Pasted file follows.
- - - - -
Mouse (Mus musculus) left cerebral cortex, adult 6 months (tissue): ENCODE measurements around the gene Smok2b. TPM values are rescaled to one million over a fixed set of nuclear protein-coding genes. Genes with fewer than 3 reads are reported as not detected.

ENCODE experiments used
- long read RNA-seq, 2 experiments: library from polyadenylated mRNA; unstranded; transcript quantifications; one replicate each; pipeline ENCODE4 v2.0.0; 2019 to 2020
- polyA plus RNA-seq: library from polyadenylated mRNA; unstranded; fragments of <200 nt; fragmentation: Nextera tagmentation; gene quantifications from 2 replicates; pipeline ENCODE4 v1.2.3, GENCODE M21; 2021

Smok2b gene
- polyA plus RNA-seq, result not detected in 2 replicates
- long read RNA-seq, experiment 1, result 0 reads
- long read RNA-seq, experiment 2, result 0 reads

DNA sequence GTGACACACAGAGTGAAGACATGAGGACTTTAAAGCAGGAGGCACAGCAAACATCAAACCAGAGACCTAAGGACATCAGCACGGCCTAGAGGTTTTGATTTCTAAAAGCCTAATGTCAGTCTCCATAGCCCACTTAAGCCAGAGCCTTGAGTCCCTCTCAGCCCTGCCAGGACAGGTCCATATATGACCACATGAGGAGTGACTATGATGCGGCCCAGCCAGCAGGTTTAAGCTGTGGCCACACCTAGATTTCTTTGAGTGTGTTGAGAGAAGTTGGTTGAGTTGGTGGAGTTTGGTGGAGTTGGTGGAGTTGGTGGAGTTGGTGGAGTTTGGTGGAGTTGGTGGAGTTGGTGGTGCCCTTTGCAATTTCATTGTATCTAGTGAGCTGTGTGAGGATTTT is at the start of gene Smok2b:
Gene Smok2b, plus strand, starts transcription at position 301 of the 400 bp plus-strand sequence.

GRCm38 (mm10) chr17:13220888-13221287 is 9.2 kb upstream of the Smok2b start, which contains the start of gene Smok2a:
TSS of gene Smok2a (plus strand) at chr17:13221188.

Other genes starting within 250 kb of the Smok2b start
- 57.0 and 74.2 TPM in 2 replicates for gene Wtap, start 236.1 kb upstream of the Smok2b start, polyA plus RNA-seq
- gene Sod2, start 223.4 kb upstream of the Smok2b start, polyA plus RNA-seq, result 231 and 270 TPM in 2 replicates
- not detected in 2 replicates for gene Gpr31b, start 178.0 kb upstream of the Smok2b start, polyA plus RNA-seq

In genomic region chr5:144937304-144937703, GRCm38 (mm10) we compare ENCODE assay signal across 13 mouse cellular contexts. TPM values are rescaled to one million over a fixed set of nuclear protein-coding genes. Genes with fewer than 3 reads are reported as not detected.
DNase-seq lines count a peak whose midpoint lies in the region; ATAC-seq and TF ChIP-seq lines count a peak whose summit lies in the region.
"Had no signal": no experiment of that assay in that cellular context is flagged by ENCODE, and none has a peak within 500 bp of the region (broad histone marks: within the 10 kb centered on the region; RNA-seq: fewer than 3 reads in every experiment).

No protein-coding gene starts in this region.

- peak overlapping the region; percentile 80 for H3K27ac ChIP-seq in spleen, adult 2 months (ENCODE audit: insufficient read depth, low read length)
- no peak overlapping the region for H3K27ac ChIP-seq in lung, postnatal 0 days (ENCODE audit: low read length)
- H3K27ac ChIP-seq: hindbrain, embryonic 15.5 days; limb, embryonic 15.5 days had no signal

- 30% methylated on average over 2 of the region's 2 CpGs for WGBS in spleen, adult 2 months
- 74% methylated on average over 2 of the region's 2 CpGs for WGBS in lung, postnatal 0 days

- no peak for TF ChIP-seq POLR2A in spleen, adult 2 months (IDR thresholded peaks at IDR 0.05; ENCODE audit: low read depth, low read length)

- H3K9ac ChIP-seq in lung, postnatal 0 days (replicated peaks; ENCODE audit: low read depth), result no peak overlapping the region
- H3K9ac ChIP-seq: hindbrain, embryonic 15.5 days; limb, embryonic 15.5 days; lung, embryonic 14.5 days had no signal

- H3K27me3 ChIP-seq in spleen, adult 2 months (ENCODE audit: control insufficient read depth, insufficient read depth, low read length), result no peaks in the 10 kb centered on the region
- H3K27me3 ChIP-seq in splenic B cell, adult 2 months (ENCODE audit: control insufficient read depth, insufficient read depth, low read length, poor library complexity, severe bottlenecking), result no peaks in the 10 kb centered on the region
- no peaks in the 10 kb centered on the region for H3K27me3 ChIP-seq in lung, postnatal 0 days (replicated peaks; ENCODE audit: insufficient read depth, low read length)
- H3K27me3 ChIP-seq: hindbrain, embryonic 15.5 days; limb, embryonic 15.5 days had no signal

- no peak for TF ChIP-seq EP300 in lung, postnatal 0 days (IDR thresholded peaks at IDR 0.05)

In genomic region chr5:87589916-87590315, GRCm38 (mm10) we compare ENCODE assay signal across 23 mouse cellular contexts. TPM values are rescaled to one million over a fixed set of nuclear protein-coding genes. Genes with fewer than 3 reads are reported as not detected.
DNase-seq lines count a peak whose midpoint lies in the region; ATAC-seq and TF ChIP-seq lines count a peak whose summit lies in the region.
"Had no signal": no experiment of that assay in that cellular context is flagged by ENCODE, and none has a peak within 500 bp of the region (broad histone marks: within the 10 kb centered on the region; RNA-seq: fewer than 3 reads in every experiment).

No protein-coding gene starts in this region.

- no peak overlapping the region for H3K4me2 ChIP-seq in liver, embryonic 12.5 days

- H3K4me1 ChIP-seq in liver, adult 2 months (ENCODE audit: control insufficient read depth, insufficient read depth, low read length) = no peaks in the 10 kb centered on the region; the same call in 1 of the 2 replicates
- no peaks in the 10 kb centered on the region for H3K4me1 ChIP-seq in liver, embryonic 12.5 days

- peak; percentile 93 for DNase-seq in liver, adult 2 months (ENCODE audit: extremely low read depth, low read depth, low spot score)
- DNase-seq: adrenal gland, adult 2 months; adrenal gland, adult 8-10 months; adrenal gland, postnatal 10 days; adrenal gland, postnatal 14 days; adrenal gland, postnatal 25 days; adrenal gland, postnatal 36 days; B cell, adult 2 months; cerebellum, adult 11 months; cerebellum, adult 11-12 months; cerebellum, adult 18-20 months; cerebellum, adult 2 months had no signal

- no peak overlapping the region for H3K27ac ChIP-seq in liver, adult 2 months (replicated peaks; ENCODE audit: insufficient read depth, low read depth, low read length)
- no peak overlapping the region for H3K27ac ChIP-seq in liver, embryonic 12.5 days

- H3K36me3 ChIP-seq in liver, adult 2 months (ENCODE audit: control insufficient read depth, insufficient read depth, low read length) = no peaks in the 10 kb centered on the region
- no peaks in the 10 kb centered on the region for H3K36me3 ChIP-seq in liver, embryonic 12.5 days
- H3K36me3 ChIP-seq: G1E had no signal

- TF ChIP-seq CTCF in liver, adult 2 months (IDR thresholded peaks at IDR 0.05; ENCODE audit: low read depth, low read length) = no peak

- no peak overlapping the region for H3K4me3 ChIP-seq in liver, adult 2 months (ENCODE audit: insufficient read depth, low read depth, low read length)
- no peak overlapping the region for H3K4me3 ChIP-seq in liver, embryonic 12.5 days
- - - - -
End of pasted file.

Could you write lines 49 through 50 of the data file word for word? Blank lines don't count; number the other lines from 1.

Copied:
- no peak overlapping the region for H3K4me3 ChIP-seq in liver, adult 2 months (ENCODE audit: insufficient read depth, low read depth, low read length)
- no peak overlapping the region for H3K4me3 ChIP-seq in liver, embryonic 12.5 days